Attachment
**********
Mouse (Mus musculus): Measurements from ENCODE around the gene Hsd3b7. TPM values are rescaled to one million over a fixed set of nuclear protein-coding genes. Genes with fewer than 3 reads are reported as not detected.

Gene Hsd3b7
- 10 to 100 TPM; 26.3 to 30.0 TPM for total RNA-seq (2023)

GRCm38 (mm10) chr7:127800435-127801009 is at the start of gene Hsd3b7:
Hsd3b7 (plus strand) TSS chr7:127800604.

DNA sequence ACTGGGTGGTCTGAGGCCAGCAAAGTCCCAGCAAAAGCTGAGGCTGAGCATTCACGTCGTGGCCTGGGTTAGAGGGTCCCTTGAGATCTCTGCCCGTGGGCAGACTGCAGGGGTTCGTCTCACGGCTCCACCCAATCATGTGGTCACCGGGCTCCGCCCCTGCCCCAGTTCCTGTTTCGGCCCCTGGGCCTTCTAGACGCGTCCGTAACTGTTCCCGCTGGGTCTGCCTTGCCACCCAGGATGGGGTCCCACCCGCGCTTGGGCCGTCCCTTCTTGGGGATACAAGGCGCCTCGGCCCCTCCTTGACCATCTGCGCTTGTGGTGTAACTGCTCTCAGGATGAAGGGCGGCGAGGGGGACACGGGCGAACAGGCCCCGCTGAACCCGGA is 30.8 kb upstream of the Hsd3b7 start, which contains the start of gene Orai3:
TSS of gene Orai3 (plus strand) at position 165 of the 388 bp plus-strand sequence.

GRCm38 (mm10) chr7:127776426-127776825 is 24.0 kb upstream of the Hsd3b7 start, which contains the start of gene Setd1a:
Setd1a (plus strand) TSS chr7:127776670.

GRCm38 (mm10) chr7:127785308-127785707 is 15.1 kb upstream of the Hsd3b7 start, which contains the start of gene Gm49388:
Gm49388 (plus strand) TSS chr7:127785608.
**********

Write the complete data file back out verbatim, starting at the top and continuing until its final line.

Mouse (Mus musculus): Measurements from ENCODE around the gene Hsd3b7. TPM values are rescaled to one million over a fixed set of nuclear protein-coding genes. Genes with fewer than 3 reads are reported as not detected.

Gene Hsd3b7
- 10 to 100 TPM; 26.3 to 30.0 TPM for total RNA-seq (2023)

GRCm38 (mm10) chr7:127800435-127801009 is at the start of gene Hsd3b7:
Hsd3b7 (plus strand) TSS chr7:127800604.

DNA sequence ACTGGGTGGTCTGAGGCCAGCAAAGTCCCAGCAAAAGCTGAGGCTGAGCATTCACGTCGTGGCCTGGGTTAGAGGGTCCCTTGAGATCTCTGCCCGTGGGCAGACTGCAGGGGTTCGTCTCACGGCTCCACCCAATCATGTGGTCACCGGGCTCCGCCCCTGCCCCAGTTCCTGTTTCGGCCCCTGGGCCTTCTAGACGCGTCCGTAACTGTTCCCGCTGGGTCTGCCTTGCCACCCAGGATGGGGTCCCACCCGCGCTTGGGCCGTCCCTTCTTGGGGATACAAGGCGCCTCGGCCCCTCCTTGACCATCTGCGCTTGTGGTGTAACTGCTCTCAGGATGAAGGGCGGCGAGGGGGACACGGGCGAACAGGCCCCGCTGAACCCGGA is 30.8 kb upstream of the Hsd3b7 start, which contains the start of gene Orai3:
TSS of gene Orai3 (plus strand) at position 165 of the 388 bp plus-strand sequence.

GRCm38 (mm10) chr7:127776426-127776825 is 24.0 kb upstream of the Hsd3b7 start, which contains the start of gene Setd1a:
Setd1a (plus strand) TSS chr7:127776670.

GRCm38 (mm10) chr7:127785308-127785707 is 15.1 kb upstream of the Hsd3b7 start, which contains the start of gene Gm49388:
Gm49388 (plus strand) TSS chr7:127785608.